Challenges of the modern world
The RSA has been assisting the Joseph Rowntree Foundation with its fascinating project to identify ‘new social evils’. We held a launch event here in July and our Fellows were invited to contribute to JRF’s online consultation.
This week, I attended a day long discussion exploring the outcomes of that consultation and implications for the next stage of the project. A stage which we hope will involve further JRF/RSA events at John Adam Street.
I won’t steal JRF’s thunder by revealing the list of social evils that emerged from the over 3,000 online submissions and more in-depth focus groups.
Maybe it’s the wisdom of crowds, or maybe a failure of popular insight, but the list reveals a pretty strong consensus around the kinds of ‘evils’ discussed at the lecture here, with materialism, poverty, and the breakdown of family and community featuring highly.
The extended seminar this week was an opportunity to look behind the list and explore connections and deeper underlying trends. There was much of interest here, but, for me, three related points stood out:
- It is not useful to try to explain the widespread pessimism about the state and direction of society by saying lives are getting worse. Indeed many things, for example social tolerance, affluence, educational attainment are getting better. Our unease may instead reflect the sense that we are not equipped to deal with the kinds of new challenges presented to us by the modern world.
- In physiological terms human evolution is a slow process (although rising life spans and evidence of substantial increases in average IQs suggest it is possible to get much better use out of the equipment we inherit). Thus far, human history comprises a very long period of very limited change, followed by a much shorter period of much more profound change. Is the tragic paradox of modernity that we are able to unleash powerful, unstoppable, processes – most obviously scientific and technological change, and modern globalisation – but we do not have the tools (as individuals, communities or nations) to direct those processes to the achievement of a better human condition.
- Returning to the RSA theme of the social aspiration gap (between the future we say we want and the future we are likely to create with current modes of thought and behaviour), should we understand this gap less as a failure of will or leadership, but instead as a sign that we need to develop a new collective consciousness? It is only this new consciousness (what our trustee Sean Blair refers to as ‘post-enlightenment thinking’) that will enable us to thrive in the world we have created, or, as it increasingly feels, the world that is creating us.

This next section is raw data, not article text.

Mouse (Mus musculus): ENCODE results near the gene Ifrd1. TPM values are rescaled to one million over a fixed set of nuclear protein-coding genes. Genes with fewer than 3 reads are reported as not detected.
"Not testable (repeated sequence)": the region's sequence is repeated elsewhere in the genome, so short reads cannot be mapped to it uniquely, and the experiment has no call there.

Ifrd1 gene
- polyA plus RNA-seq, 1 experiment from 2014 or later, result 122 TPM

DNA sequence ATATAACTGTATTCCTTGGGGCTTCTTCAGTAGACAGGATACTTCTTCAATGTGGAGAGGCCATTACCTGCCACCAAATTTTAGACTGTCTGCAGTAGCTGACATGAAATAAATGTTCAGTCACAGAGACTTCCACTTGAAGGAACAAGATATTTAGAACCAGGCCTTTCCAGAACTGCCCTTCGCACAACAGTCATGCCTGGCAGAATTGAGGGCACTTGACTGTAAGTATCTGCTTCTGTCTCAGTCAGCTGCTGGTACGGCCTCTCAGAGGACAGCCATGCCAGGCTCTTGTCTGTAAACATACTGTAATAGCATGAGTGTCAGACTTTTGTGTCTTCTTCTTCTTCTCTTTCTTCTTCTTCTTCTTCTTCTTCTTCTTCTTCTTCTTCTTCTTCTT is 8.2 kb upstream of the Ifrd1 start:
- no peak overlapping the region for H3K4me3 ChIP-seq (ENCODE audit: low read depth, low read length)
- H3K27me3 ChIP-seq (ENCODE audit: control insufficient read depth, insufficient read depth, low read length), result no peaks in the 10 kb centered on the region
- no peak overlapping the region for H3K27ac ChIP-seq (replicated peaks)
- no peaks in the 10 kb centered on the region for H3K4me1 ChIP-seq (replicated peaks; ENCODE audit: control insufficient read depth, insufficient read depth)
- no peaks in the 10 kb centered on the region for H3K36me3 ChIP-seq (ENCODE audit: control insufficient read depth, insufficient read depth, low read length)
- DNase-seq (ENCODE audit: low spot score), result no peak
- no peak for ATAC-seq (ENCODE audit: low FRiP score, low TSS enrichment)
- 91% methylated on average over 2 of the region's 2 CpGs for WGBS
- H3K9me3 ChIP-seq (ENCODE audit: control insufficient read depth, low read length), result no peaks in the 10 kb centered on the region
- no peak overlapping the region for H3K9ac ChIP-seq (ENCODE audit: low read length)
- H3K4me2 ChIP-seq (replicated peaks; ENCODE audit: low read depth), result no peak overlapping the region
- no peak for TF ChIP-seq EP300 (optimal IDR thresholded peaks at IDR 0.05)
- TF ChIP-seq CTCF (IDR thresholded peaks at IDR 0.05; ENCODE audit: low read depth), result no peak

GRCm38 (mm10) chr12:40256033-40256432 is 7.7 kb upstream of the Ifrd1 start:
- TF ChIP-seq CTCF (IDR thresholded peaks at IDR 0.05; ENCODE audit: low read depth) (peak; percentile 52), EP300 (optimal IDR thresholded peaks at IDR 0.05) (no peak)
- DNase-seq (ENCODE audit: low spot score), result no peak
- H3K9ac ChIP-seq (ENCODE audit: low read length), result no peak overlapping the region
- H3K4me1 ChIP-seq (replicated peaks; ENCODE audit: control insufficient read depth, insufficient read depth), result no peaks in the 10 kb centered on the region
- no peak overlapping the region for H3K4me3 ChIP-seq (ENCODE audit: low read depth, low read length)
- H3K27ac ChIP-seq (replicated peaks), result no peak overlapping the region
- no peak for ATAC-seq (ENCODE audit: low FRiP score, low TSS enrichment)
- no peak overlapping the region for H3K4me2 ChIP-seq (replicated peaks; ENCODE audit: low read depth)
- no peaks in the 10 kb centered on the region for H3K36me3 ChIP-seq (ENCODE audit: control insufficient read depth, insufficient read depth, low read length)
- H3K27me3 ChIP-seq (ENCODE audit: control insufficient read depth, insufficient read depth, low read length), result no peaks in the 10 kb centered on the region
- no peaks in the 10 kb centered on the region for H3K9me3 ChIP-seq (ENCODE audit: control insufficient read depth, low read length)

In case this all feels a bit abstract let me offer one observation which connects a major social phenomena with the ways our minds work.
We know from the research of Richard Layard and others that economic progress and rising affluence have not been associated with higher levels of life satisfaction. This insight has given rise to the development of new policy priorities designed to increase happiness levels.
The impact of Layard’s work was seen most recently when the Government announced substantial extra funding for cognitive and behavioural therapy. Studies of individual behaviour and brain processes suggests one reason for the social phenomenon of progress without happiness may lie in our individual mental processes (for a brilliant exposition of this and other research I can strongly recommend ‘Stumbling on Happiness‘ by Dan Gilbert).
It seems that we are all very bad at predicting the impact of events on our levels of contentment (systematically exaggerating the bad impact of what we fear and the good impact of what we desire). So, how are we to create a more contented society when we are so bad at predicting what make us contented individuals?
As is the style of my blogs, I am skimming the surface of a deep and complex set of subjects. The idea of a new collective consciousness requires us to bring together insights from areas as diverse as anthropology, philosophy, social psychology and brain science. Unless debate is grounded in robust research and engages with concrete issues there is a danger of falling into a kind of new age mysticism.
But this feels to me like it could be a central project for the RSA, shaping both our thought and organisation for years to come.
Any other views?
This week the Trustees approved a set of interesting new research projects on: learning in prisons; attitudes and behaviours among small investors; social care innovation; and pro-social behaviour.
I’ll ask Jonathan Carr-West to summarise these on the programme pages of the RSA site.
Thanks to Christine Richard and Liz Sewell for interesting responses to last week’s blog.